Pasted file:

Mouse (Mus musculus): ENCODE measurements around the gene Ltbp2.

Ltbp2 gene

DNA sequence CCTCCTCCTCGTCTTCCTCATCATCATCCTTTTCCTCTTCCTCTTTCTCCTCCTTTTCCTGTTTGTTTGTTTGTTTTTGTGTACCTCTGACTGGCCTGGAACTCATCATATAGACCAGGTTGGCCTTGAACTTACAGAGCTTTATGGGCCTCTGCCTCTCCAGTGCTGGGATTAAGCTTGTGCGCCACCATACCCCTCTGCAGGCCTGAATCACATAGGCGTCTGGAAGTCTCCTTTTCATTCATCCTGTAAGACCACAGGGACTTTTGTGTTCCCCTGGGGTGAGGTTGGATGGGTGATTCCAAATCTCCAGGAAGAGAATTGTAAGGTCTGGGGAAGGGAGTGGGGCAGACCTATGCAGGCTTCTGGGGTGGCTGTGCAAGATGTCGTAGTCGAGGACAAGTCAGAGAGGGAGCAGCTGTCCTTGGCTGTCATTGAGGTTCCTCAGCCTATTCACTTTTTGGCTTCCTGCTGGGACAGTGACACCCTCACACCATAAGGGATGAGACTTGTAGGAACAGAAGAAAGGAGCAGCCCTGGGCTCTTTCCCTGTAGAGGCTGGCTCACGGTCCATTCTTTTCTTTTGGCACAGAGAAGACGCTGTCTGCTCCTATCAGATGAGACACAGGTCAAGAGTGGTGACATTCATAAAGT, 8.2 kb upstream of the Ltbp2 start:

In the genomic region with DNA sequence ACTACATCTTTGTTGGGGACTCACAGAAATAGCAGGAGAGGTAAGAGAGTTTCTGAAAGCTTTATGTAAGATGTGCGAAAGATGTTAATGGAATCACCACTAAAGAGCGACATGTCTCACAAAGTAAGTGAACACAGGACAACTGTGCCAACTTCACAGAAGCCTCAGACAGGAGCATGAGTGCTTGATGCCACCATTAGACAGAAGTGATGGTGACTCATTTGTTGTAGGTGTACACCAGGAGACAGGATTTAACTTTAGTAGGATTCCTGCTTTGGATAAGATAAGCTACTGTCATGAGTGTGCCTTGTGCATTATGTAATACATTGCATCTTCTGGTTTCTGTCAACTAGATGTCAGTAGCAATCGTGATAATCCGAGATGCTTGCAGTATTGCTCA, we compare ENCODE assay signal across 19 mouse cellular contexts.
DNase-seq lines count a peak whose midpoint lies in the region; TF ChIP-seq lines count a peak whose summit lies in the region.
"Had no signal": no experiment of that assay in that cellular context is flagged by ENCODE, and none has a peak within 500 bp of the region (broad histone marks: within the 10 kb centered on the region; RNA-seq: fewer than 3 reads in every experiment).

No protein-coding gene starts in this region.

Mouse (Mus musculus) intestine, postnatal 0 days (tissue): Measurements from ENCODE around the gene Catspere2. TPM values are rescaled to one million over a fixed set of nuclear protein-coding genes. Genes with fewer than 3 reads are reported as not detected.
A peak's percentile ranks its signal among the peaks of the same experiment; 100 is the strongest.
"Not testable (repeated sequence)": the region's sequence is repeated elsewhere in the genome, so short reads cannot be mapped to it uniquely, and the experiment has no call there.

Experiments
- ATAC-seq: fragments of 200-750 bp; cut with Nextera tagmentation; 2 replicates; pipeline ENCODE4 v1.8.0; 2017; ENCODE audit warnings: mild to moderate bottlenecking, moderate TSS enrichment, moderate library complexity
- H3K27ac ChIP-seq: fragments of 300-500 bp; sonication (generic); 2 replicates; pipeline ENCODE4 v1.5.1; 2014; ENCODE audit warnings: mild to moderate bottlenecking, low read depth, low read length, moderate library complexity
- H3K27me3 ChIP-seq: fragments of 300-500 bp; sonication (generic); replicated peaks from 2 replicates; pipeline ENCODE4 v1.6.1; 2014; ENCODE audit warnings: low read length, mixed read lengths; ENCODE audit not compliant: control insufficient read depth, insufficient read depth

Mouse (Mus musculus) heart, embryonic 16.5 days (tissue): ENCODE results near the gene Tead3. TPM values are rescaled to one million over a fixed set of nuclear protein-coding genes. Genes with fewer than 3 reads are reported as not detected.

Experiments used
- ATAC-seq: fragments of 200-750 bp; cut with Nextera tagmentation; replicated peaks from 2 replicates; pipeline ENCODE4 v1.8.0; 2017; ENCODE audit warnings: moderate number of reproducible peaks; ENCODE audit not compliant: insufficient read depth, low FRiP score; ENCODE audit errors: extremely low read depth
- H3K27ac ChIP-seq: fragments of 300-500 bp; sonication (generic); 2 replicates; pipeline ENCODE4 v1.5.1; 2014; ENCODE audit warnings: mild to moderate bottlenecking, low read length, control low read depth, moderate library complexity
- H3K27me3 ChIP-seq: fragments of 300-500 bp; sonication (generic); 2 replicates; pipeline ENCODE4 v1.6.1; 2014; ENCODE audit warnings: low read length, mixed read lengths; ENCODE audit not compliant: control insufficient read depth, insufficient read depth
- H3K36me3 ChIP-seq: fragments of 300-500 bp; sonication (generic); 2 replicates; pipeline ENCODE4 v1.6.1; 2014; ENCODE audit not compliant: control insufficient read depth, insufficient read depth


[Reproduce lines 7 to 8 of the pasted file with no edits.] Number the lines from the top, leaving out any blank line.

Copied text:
No protein-coding gene starts in this region.

Mouse (Mus musculus) intestine, postnatal 0 days (tissue): Measurements from ENCODE around the gene Catspere2. TPM values are rescaled to one million over a fixed set of nuclear protein-coding genes. Genes with fewer than 3 reads are reported as not detected.